Statements that they will “never get a job” and the admission they wouldn’t know how hard it is to get a job because they don’t try are not the sentiments of people who are serious about taking responsibility for their lives.
The complaint of a student that she doesn’t get paid for attending classes would be ridiculous were it not so frightening in terms of the mentality it highlights among some sections of Australian youth.
Whilst these girls no doubt indeed enjoy “chilling at Maccas (sic),” bush-bashing in their old Barina or having Centrelink cover their rent for them, the hard reality is that “Centrelink” isn’t paying — every hardworking family and business that pays tax is footing the bill.
As I have repeatedly insisted in this column, there is no such thing as “government money.”
Accordingly, it is simply unacceptable that the rest of us should be expected to support people like this pair who flatly refuse to get off their arses to help themselves: and as I said at the outset, where there are some — just like an infestation of vermin — when it comes to welfare bludgers, there are invariably others.
This latest report suggests upwards of 350,000 people under 30 have deliberately elected to live off the taxpayer; it is a situation that is just wrong, and cannot be tolerated: a point compounded by the fact that some in Australia complain that Indian and Chinese migrants who pack supermarket shelves, staff petrol stations and clean buildings are “taking our jobs” when those jobs are given to foreign workers for the damning reason that Australians turn their noses up at them.
So what do we do?
Orthodox conservative positions have historically centred on making compliance with the requirements to receive unemployment benefits so onerous as to force the bludgers off the dole and into a job to avoid them; certainly, taxpayer-funded training programs and vocational schemes such as Work for the Dole ostensibly have merit. But in reality, none of this has made a shred of difference.
The Left offers no such obstacles, other than the requirement to fill in forms claiming to have applied for jobs and a means test so tight that you have to be just about on Skid Row to qualify. If you have worked for many years and find yourself out of work, Labor’s regime basically requires you to fritter away everything you have ever saved and earned to qualify for the pittance that is the dole. But for those who have never been bothered to work in the first place, such concerns are irrelevant.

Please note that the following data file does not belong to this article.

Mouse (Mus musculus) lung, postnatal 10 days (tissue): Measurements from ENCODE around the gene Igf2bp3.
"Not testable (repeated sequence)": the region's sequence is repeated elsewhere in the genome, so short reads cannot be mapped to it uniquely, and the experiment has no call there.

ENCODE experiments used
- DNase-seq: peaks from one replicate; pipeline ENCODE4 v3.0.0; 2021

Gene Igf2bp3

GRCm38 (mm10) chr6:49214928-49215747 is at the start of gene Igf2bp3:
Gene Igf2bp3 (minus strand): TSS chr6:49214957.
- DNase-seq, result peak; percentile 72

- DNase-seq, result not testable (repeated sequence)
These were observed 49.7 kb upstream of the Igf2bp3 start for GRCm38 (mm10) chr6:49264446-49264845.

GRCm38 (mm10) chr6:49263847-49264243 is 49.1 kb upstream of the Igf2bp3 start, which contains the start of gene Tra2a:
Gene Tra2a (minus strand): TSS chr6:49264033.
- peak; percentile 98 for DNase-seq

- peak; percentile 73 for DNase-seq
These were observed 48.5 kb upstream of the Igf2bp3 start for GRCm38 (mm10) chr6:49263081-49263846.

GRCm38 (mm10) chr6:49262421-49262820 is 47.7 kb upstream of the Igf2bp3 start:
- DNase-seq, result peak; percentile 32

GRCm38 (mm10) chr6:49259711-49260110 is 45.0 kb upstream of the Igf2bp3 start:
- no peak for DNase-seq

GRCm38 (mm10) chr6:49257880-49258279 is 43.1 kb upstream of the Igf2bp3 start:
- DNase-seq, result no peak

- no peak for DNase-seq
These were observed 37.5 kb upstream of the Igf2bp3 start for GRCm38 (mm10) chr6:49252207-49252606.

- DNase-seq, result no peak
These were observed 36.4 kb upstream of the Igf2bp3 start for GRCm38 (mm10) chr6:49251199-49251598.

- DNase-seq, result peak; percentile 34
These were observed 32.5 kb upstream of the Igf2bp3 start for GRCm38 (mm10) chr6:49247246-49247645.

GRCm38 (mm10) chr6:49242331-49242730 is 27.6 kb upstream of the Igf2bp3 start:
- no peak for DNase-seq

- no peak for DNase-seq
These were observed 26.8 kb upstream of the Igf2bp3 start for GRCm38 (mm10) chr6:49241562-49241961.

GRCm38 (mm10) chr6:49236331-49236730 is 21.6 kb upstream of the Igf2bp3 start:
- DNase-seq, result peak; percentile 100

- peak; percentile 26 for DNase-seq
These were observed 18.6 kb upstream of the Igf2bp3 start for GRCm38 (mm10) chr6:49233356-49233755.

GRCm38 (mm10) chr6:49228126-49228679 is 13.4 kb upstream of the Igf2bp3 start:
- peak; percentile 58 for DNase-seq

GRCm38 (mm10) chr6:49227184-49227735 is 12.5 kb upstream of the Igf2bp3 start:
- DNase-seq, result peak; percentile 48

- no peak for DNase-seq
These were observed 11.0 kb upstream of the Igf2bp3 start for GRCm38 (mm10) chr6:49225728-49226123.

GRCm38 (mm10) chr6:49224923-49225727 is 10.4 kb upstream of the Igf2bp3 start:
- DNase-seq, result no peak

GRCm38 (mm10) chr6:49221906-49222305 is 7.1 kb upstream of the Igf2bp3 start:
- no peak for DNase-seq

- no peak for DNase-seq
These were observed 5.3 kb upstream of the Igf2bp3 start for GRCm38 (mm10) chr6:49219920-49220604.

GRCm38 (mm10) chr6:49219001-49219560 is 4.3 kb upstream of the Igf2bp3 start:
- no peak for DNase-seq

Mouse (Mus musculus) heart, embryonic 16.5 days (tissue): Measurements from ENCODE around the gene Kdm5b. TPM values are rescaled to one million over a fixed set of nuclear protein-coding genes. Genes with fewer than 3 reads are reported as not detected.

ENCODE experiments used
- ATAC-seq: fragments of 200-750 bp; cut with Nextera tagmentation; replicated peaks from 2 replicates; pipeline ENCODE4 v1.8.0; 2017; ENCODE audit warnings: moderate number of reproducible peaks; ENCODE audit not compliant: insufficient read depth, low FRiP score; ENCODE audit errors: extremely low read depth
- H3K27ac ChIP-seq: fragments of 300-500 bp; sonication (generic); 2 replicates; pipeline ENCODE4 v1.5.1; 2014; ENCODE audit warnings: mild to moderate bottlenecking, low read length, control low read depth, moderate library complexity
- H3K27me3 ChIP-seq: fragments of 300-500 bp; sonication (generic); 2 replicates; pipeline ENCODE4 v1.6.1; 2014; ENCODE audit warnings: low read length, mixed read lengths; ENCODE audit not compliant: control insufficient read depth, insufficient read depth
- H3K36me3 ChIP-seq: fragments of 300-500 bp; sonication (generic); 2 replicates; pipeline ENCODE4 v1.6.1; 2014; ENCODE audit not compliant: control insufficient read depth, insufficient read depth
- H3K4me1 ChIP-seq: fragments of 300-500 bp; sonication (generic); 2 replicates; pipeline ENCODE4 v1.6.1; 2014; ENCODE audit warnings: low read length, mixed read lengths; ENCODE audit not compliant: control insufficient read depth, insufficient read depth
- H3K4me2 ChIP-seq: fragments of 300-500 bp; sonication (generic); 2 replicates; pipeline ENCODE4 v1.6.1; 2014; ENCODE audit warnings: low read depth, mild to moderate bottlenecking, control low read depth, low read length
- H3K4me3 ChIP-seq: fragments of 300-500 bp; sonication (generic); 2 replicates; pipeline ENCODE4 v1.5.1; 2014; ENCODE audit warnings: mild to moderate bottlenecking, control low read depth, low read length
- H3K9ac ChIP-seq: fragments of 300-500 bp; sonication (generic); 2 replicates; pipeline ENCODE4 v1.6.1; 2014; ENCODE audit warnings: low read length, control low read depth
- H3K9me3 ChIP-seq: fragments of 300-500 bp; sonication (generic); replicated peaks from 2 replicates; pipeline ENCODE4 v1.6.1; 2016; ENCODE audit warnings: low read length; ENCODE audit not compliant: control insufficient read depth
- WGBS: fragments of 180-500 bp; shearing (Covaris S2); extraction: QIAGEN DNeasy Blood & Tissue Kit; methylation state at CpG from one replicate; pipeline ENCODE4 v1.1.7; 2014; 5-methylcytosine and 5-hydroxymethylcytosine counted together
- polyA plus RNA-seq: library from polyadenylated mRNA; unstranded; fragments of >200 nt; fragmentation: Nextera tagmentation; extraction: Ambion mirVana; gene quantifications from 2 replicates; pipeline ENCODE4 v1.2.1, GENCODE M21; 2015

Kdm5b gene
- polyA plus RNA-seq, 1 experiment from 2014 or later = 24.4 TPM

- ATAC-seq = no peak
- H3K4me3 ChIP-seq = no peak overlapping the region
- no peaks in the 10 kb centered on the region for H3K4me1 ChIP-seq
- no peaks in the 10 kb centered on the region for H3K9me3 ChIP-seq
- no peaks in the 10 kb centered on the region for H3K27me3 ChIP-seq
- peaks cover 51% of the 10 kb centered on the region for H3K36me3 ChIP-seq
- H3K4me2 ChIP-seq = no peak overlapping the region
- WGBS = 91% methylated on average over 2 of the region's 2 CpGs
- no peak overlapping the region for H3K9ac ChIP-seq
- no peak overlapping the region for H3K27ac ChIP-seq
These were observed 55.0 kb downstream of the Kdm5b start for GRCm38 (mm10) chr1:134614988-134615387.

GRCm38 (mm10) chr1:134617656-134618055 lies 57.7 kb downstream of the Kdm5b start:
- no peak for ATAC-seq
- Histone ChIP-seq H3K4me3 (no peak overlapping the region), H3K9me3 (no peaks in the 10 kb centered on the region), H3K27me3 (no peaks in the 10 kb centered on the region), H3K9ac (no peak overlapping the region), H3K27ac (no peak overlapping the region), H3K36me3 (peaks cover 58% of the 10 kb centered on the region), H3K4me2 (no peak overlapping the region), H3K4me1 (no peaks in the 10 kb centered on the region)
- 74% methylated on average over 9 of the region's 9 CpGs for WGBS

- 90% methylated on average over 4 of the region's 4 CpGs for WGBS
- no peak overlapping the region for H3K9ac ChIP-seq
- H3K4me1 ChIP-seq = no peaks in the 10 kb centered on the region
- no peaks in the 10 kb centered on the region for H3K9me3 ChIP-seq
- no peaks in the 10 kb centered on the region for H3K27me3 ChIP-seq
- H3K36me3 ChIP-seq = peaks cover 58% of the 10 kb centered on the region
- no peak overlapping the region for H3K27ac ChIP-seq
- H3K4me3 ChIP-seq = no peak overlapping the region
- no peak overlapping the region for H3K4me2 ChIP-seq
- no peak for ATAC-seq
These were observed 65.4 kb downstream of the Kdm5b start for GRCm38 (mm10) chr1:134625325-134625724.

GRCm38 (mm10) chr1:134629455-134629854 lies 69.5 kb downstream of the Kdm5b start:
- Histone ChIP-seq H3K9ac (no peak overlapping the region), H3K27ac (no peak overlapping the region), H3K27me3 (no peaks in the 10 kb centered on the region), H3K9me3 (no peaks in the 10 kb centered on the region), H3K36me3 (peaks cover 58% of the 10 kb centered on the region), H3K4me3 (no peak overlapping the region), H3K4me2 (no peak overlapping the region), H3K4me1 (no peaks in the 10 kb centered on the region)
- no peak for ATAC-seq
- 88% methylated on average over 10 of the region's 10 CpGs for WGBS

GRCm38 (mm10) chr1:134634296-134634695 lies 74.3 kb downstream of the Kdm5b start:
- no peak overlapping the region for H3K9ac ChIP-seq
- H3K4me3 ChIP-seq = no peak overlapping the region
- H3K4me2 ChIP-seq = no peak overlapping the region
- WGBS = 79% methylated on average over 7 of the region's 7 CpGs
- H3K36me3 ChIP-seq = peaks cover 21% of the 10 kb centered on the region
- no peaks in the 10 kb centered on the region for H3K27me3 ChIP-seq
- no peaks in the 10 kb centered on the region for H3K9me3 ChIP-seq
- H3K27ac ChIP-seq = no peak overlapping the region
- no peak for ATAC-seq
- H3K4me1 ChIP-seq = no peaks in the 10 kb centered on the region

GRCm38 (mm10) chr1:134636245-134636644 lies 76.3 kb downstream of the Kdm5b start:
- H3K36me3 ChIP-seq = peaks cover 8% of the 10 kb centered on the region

And it remains the case that as meagre as the dole is (I believe about $590 per fortnight at present, including the maximum amount of the bits and pieces that can be added to it), three or four recipients can pool their resources to run a modest household in a very modest rental property (replete with a beaten-up Barina if desired) on about $5,000 per month between them.
Maybe the solution isn’t to kick them off the public purse at all — with the feigned outrage of the Left this would entail — but to leave them on it.
Maybe the solution is to give Newstart and Job Search Allowance applicants the option to declare themselves “unwilling to work” — and to create a special category of benefit for them.
Maybe if they’re paid 50% of the rate received by actual job seekers, this would kill off the “grievance” that they’re better off on welfare than in a job, whilst avoiding the predictable ranting from pinkos that evil Tories are booting people off welfare and into poverty.
After all, claimants would declare themselves unwilling to work. Nobody would force them.
And maybe the savings could be reinvested in higher benefits for those who are actually serious about working as soon as they can nail a job of any description: people who work have obligations that continue even after their last job ended. As an emergency measure, today’s dole payment is of next to no use with essential basic expenses, let alone other obligations that may not be easily abandoned or postponed.
Those savings, if even half of the 350,000-ish who clearly can’t be bothered are honest about it, would be in the order of four or five billion dollars each year: nothing to be sniffed at in a budget context, either, at a time Australia is running $50bn annual deficits.
With half their payment disappearing overnight as the price for getting the rest of the world off their backs, lazy vermin like Ashleigh, Amy, and their hundreds of thousands of fellow travellers might actually get the message that if they want more from life, the answer isn’t to bludge off the hard worker — but to get off their own arses and to do something for themselves.
The world doesn’t owe anybody, and it owes less to the able but unwilling than it does to anyone else.
Making them jump through hoops, threatening to cut them off and showering them with more of the same hasn’t worked.
Perhaps the ticket is to halve the amount these leeches are paid — and, quite literally, to starve them onto the job market.
And really, anyone who feels sympathy for these self-inflicted disaster stories is not quite right in the head.